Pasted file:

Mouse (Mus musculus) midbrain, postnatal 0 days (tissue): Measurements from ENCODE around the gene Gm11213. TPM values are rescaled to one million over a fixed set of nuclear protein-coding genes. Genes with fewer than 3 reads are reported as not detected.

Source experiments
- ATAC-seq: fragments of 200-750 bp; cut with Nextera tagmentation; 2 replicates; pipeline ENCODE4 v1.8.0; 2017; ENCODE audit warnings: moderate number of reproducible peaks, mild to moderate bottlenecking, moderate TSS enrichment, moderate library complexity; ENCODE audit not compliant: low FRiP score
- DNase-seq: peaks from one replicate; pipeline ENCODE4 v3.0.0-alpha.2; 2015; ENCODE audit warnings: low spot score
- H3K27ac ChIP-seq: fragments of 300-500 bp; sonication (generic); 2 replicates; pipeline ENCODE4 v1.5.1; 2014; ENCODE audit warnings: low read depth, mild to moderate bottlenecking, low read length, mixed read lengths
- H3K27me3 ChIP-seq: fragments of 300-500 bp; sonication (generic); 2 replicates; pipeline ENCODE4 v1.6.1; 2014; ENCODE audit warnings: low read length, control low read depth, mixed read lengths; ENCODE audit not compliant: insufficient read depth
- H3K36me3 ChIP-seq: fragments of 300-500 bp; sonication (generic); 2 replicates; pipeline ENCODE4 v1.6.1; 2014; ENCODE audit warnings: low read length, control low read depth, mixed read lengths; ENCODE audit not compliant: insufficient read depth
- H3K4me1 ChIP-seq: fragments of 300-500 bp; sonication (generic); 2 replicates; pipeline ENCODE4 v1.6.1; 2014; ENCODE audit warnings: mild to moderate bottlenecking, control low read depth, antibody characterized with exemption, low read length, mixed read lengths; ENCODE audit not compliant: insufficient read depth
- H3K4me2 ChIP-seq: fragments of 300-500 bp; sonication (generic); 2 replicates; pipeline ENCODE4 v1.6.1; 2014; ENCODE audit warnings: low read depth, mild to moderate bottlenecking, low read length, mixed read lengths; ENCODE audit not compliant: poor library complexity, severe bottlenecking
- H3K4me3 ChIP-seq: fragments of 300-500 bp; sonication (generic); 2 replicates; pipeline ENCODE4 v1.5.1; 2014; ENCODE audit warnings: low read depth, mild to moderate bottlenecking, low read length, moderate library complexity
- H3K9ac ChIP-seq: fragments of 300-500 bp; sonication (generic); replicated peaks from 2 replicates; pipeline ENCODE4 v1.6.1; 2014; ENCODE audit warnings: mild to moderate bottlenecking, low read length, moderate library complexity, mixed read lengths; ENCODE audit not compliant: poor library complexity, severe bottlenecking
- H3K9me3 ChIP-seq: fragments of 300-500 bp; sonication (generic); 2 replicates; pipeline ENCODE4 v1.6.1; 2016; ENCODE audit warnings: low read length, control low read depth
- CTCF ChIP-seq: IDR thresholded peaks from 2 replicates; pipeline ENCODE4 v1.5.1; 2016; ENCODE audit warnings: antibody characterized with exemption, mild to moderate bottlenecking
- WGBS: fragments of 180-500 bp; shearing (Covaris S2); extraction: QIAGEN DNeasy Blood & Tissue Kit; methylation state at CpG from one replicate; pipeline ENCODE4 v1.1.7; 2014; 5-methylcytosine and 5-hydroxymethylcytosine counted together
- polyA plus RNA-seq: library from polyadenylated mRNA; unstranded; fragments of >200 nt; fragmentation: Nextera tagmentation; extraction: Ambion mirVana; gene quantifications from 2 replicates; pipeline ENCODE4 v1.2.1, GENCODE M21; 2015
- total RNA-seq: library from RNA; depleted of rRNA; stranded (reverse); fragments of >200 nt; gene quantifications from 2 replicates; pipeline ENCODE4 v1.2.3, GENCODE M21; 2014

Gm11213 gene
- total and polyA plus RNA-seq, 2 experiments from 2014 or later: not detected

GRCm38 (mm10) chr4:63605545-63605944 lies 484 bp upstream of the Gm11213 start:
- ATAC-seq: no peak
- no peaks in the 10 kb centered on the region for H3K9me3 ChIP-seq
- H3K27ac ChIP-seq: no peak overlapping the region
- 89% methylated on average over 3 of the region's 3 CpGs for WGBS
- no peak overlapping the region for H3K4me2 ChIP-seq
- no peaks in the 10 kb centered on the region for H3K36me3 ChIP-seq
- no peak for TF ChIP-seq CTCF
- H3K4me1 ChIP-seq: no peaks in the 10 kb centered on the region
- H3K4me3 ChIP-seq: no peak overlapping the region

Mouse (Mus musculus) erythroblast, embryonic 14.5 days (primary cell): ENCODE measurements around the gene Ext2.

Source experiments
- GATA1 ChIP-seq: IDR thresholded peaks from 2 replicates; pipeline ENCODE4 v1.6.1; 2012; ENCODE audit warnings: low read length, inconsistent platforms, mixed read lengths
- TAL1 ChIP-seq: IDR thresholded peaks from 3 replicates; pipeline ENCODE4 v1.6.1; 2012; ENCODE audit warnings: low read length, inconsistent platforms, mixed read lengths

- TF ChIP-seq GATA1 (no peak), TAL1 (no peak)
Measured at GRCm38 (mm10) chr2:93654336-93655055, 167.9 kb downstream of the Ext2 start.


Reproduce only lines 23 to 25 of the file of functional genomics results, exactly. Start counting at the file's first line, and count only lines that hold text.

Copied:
- 89% methylated on average over 3 of the region's 3 CpGs for WGBS
- no peak overlapping the region for H3K4me2 ChIP-seq
- no peaks in the 10 kb centered on the region for H3K36me3 ChIP-seq